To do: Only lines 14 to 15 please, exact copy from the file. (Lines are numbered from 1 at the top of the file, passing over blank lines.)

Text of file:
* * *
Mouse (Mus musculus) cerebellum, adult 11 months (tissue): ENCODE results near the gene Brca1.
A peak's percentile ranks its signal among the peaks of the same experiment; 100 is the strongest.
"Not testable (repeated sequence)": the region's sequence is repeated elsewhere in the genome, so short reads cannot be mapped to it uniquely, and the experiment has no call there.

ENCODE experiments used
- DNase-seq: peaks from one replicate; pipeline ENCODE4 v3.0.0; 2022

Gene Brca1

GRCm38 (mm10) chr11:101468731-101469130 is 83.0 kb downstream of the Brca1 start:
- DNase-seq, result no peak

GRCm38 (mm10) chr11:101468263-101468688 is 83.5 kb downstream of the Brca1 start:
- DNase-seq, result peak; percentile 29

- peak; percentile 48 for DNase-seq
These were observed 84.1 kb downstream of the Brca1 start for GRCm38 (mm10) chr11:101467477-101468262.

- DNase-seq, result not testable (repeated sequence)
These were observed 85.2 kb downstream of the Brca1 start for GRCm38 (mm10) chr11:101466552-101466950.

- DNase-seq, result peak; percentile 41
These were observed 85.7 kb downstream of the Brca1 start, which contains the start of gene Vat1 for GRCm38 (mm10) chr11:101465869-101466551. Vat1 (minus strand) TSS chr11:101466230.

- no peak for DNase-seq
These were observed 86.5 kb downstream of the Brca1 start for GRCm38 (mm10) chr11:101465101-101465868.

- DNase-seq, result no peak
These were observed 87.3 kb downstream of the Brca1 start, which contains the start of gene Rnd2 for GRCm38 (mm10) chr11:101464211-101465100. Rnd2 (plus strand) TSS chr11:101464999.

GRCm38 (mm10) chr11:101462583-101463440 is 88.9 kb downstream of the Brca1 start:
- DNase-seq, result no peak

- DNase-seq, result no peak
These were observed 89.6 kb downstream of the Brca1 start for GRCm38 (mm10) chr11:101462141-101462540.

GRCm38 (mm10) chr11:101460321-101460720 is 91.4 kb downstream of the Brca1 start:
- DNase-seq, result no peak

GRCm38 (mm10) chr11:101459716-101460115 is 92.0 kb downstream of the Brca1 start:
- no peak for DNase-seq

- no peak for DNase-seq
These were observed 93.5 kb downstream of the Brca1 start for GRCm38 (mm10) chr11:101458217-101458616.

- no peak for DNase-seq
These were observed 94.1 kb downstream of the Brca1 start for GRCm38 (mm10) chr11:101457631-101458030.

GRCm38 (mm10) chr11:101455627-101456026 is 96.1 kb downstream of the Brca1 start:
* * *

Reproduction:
These were observed 85.2 kb downstream of the Brca1 start for GRCm38 (mm10) chr11:101466552-101466950.

- DNase-seq, result peak; percentile 41